“Mobilizing your world” has a whole new meaning.
Last night AT&T reached a contract agreement with 21,000 employees who are members of the Communications Workers of America (CWA). The union deal ends an 11-month contract dispute with the wireless carrier, which included a three-day strike that shut down hundreds of stores.
“This is a real breakthrough for protecting jobs and working conditions in the wireless industry,” Bob Master, director of legislative/political and mobilization activities for District One of CWA, which represents workers in New York, New Jersey and New England, told Observer. “This is a tribute to the unity and militancy of our workers.”
The new four-year agreement impacts workers in 36 states and Washington, D.C. It includes a 10 percent wage increase, which means AT&T wireless retail workers will be paid an average of $19.20 per hour. That’s about 74 percent more than the national average pay for retail workers—only eight percent of U.S. workers are paid $15 an hour or more.
AT&T store employees get an extra benefit: $2,500 in compensation that had been paid out in commissions will now be part of these workers’ base pay. That means they will make more money no matter how many plans they sell.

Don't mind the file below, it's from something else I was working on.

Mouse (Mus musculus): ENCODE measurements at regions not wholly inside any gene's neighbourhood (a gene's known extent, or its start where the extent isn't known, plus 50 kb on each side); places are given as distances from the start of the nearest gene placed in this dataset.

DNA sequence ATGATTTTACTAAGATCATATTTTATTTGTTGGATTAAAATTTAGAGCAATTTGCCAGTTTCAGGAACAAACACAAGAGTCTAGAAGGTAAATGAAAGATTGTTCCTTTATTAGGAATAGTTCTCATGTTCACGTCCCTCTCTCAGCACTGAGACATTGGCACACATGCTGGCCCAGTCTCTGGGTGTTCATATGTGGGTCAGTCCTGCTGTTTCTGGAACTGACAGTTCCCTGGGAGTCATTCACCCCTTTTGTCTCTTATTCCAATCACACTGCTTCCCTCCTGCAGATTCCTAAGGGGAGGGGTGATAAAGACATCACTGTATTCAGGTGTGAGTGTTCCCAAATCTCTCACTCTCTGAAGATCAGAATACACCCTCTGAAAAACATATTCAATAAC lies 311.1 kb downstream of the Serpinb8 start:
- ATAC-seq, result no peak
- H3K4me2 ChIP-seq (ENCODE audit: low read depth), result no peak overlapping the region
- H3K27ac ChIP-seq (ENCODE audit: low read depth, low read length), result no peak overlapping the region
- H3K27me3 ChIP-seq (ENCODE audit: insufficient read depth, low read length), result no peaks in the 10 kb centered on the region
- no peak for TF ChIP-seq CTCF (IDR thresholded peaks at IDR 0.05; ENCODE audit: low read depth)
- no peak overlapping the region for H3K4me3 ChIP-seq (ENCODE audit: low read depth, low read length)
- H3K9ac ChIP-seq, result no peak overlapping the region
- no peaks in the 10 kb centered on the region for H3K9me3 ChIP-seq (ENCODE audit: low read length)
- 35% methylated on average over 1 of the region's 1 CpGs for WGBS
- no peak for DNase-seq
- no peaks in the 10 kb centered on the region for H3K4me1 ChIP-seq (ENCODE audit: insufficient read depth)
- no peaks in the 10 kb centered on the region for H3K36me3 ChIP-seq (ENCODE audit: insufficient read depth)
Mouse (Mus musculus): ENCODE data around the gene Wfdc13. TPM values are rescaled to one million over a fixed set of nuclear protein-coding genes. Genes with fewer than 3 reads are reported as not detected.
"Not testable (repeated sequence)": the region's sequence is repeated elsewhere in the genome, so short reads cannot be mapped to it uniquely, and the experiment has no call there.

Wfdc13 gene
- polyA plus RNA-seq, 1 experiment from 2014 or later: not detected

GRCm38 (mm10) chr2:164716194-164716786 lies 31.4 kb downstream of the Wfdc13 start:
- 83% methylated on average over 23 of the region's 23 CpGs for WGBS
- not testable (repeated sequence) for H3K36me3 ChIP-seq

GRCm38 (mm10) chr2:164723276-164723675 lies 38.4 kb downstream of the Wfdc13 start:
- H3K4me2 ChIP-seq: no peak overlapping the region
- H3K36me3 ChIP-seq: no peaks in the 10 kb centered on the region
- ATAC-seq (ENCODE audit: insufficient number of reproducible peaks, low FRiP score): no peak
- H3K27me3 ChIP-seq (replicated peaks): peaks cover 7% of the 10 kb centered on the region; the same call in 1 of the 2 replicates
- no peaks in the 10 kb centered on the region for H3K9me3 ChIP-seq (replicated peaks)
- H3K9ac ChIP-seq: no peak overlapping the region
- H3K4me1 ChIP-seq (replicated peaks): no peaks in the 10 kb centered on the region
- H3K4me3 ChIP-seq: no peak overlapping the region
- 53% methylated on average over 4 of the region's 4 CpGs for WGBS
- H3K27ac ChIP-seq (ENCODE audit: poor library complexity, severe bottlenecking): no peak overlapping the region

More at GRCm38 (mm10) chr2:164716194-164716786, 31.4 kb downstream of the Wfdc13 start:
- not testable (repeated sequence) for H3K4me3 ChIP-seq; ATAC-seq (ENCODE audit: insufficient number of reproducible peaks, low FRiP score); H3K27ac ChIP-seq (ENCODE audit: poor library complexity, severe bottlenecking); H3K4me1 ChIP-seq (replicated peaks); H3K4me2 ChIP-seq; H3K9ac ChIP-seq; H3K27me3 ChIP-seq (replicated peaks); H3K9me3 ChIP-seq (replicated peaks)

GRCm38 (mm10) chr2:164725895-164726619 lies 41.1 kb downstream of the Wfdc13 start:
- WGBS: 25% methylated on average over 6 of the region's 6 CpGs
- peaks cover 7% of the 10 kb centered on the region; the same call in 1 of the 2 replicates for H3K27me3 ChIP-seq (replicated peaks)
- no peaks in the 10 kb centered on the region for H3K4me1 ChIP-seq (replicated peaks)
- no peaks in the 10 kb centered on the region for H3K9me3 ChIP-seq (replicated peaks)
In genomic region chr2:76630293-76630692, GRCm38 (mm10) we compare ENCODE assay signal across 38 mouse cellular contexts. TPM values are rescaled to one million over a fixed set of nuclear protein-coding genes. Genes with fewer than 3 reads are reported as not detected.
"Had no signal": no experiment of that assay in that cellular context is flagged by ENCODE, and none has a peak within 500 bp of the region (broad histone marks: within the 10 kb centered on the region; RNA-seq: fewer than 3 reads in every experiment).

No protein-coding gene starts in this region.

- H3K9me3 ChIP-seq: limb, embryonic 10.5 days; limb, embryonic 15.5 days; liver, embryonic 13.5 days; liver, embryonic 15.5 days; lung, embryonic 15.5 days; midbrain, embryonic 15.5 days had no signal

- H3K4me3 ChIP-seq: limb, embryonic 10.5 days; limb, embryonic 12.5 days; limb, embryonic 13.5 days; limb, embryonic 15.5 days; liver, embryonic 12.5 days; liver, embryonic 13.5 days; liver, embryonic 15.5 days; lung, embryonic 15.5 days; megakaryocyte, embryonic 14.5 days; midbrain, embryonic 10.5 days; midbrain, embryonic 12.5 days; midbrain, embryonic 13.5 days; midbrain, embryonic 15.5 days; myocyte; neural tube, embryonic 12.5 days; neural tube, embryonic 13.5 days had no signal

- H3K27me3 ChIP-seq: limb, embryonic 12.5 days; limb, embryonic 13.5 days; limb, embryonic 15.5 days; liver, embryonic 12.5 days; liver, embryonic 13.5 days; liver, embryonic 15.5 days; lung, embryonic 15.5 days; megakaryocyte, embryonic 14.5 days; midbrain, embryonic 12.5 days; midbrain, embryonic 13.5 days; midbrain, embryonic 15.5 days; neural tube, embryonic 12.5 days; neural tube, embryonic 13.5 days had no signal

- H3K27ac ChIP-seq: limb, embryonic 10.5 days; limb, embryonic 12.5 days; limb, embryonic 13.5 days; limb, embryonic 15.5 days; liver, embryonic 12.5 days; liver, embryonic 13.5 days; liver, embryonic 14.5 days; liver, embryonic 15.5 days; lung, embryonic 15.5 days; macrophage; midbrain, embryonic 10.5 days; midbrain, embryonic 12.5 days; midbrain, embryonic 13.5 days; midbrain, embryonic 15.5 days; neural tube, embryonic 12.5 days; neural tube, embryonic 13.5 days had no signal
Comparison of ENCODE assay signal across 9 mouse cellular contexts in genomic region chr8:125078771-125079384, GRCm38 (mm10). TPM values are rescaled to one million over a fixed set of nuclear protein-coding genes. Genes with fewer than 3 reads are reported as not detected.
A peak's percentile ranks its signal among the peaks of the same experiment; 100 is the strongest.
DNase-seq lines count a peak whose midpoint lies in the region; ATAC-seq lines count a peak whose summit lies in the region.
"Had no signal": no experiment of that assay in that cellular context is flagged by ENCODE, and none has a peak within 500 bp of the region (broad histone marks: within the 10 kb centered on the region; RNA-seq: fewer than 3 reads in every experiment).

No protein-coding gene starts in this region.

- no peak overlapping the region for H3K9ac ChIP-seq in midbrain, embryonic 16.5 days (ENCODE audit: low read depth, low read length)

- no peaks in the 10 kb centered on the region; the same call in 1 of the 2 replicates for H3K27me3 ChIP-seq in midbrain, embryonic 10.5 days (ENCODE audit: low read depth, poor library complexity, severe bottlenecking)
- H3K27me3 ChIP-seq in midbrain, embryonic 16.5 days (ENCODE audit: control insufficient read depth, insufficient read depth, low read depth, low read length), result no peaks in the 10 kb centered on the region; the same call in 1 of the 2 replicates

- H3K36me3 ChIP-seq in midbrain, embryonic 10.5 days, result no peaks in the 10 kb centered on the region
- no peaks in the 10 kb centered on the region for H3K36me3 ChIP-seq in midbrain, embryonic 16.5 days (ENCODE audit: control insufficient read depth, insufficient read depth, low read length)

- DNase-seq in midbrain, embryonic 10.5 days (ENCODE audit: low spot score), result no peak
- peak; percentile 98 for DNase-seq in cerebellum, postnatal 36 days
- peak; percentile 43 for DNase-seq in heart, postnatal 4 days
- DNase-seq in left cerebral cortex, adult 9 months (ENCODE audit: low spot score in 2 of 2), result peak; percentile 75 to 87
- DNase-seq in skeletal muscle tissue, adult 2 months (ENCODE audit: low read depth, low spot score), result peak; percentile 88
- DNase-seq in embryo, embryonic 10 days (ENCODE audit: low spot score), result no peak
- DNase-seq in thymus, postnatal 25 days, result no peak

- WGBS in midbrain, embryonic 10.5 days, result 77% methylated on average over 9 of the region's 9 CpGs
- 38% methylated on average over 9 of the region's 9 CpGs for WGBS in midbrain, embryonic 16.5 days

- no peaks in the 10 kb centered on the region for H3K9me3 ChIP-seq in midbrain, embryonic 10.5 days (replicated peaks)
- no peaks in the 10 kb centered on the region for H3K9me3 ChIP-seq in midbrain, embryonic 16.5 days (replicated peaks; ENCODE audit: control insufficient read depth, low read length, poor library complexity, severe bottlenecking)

Call center workers also get extra protections, including guaranteed jobs in America. AT&T further promised to increase the portion of customer service calls handled by CWA members by 80 percent. This bucks the trend of most wireless companies, which reroute phone queries to call centers outside the United States.
AT&T also committed to finding employees new jobs if the call center or retail store where they work closes.
The deal is now subject to a vote from union membership. The voting period lasts until January 12.
This new contract comes after renewed pressure from Capitol Hill. Last month 17 senators—including Bernie Sanders, Elizabeth Warren, Kirsten Gillibrand and Cory Booker—sent a letter to AT&T CEO Randall Stephenson, demanding that he give workers a “fair share.” In all, over 300 elected officials wrote letters in support of the protesting workers.
CWA placated AT&T by offering to support the company as it pursues an $85 billion acquisition of Time Warner. The Trump administration opposes the merger.
“We believe the deal is good for American jobs, and we believe Trump’s opposition to the deal is a vendetta against CNN, which we also represent,” Master said.
CWA’s deal with AT&T continues a trend of wireless workers embracing unionization to fight outsourcing. Last year almost 40,000 Verizon workers reached a deal to save U.S. call center jobs and increase pay after a 45-day strike.
“Employers are seeking every method they can of making work more contingent, and the only way employees can protect themselves is through a union,” Master said.”We want to send a message to corporate America that retail jobs do not have to be poverty jobs accompanied by bad working conditions.”
There’s recently been a broad union push in many areas of communications, including the news media. DNAinfo and Gothamist made headlines in October when they voted to unionize their newsrooms. But they didn’t get the same happy ending as the AT&T workers—conservative owner Joe Ricketts shut the sites down a week later.